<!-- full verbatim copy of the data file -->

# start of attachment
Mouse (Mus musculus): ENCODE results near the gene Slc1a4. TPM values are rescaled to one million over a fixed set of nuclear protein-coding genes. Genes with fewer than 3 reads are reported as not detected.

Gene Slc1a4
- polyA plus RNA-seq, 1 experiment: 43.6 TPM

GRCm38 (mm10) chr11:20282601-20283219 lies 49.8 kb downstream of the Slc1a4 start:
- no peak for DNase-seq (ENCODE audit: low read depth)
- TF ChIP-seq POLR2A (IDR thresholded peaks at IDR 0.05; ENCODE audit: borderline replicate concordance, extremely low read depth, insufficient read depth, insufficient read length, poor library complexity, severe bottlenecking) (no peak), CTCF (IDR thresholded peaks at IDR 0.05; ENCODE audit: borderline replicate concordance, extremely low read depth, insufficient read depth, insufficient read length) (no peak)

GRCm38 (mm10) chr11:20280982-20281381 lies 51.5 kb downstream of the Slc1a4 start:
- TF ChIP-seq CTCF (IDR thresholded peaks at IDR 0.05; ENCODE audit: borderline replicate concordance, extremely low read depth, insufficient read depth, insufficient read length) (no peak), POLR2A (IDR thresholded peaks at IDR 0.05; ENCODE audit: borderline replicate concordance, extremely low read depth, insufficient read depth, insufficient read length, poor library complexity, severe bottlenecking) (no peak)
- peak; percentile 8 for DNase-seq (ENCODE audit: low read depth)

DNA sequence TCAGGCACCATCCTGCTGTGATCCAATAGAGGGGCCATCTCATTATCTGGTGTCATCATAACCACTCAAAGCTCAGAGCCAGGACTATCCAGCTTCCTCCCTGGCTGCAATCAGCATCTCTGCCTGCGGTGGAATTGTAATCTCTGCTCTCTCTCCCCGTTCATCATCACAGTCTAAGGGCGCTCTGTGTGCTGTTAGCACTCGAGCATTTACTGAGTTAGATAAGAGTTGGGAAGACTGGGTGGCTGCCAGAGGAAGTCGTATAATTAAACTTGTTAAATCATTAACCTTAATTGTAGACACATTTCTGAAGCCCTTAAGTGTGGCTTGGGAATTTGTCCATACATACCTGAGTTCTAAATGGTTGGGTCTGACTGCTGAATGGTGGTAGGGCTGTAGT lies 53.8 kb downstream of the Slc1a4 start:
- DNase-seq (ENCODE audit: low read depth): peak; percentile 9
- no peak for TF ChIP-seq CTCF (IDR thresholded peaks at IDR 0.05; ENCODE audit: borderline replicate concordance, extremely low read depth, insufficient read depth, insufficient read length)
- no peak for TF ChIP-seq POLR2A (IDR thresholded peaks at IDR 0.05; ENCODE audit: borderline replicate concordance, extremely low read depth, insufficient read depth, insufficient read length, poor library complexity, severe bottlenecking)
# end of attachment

Mouse (Mus musculus): ENCODE results near the gene Slc1a4. TPM values are rescaled to one million over a fixed set of nuclear protein-coding genes. Genes with fewer than 3 reads are reported as not detected.

Gene Slc1a4
- polyA plus RNA-seq, 1 experiment: 43.6 TPM

GRCm38 (mm10) chr11:20282601-20283219 lies 49.8 kb downstream of the Slc1a4 start:
- no peak for DNase-seq (ENCODE audit: low read depth)
- TF ChIP-seq POLR2A (IDR thresholded peaks at IDR 0.05; ENCODE audit: borderline replicate concordance, extremely low read depth, insufficient read depth, insufficient read length, poor library complexity, severe bottlenecking) (no peak), CTCF (IDR thresholded peaks at IDR 0.05; ENCODE audit: borderline replicate concordance, extremely low read depth, insufficient read depth, insufficient read length) (no peak)

GRCm38 (mm10) chr11:20280982-20281381 lies 51.5 kb downstream of the Slc1a4 start:
- TF ChIP-seq CTCF (IDR thresholded peaks at IDR 0.05; ENCODE audit: borderline replicate concordance, extremely low read depth, insufficient read depth, insufficient read length) (no peak), POLR2A (IDR thresholded peaks at IDR 0.05; ENCODE audit: borderline replicate concordance, extremely low read depth, insufficient read depth, insufficient read length, poor library complexity, severe bottlenecking) (no peak)
- peak; percentile 8 for DNase-seq (ENCODE audit: low read depth)

DNA sequence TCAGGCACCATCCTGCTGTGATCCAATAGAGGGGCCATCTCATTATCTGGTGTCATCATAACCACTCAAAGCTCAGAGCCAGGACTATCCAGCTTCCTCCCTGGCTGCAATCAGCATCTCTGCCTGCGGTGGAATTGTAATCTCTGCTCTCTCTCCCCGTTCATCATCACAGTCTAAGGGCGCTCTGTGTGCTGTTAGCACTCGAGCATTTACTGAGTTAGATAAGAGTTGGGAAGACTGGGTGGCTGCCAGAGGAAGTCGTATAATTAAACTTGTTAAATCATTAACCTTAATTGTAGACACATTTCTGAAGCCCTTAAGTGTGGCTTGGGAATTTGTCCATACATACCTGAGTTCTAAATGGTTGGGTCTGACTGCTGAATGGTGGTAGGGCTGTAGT lies 53.8 kb downstream of the Slc1a4 start:
- DNase-seq (ENCODE audit: low read depth): peak; percentile 9
- no peak for TF ChIP-seq CTCF (IDR thresholded peaks at IDR 0.05; ENCODE audit: borderline replicate concordance, extremely low read depth, insufficient read depth, insufficient read length)
- no peak for TF ChIP-seq POLR2A (IDR thresholded peaks at IDR 0.05; ENCODE audit: borderline replicate concordance, extremely low read depth, insufficient read depth, insufficient read length, poor library complexity, severe bottlenecking)